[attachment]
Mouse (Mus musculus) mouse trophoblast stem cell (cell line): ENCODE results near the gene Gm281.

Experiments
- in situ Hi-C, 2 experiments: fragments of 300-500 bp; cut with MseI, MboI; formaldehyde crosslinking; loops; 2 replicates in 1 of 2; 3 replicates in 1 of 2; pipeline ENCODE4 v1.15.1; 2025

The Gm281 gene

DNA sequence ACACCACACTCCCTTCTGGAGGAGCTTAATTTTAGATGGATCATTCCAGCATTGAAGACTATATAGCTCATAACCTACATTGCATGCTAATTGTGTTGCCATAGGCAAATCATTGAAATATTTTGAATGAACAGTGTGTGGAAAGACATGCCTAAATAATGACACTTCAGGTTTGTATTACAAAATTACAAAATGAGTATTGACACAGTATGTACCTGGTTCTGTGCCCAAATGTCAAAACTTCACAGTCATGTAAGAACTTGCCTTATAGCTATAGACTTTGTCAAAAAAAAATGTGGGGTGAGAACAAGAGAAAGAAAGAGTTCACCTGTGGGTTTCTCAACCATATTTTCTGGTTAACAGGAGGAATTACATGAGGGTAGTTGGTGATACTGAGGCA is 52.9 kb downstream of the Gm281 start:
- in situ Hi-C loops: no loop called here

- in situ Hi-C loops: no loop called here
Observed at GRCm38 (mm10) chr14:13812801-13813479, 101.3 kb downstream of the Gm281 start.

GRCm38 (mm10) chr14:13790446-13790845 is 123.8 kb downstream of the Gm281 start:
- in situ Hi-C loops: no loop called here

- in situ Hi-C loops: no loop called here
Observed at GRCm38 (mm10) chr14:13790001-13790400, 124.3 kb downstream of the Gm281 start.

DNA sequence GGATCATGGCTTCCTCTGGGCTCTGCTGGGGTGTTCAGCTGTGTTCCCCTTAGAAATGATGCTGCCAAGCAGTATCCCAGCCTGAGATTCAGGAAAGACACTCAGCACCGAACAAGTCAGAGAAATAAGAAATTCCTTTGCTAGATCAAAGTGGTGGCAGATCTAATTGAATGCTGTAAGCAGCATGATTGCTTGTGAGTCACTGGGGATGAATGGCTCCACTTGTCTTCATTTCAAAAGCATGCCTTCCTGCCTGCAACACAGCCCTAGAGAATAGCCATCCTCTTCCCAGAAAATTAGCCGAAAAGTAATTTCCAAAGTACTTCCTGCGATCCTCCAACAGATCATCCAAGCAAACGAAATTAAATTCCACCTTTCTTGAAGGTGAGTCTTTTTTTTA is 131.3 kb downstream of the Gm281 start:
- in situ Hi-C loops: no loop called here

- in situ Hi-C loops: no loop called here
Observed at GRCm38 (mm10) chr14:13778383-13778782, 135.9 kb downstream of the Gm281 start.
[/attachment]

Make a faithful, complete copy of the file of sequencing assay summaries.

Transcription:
Mouse (Mus musculus) mouse trophoblast stem cell (cell line): ENCODE results near the gene Gm281.

Experiments
- in situ Hi-C, 2 experiments: fragments of 300-500 bp; cut with MseI, MboI; formaldehyde crosslinking; loops; 2 replicates in 1 of 2; 3 replicates in 1 of 2; pipeline ENCODE4 v1.15.1; 2025

The Gm281 gene

DNA sequence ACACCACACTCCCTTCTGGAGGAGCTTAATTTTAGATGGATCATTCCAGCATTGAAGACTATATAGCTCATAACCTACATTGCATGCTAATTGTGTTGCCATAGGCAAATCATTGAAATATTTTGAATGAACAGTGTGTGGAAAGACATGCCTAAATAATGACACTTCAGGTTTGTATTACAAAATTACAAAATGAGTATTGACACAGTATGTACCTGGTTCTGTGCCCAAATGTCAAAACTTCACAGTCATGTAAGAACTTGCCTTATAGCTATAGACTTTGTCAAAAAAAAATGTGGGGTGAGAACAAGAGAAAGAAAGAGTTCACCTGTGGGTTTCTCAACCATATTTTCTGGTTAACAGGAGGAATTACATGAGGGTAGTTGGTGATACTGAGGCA is 52.9 kb downstream of the Gm281 start:
- in situ Hi-C loops: no loop called here

- in situ Hi-C loops: no loop called here
Observed at GRCm38 (mm10) chr14:13812801-13813479, 101.3 kb downstream of the Gm281 start.

GRCm38 (mm10) chr14:13790446-13790845 is 123.8 kb downstream of the Gm281 start:
- in situ Hi-C loops: no loop called here

- in situ Hi-C loops: no loop called here
Observed at GRCm38 (mm10) chr14:13790001-13790400, 124.3 kb downstream of the Gm281 start.

DNA sequence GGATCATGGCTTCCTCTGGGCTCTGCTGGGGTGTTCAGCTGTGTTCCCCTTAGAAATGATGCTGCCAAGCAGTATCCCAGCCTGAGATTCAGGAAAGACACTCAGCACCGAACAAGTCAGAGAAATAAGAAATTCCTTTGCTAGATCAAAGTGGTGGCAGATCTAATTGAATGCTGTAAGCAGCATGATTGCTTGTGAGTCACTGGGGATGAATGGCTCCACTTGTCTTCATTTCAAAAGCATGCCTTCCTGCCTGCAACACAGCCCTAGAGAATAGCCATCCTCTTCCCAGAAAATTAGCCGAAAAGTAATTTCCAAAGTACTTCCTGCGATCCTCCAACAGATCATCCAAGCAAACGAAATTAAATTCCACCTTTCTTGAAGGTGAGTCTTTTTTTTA is 131.3 kb downstream of the Gm281 start:
- in situ Hi-C loops: no loop called here

- in situ Hi-C loops: no loop called here
Observed at GRCm38 (mm10) chr14:13778383-13778782, 135.9 kb downstream of the Gm281 start.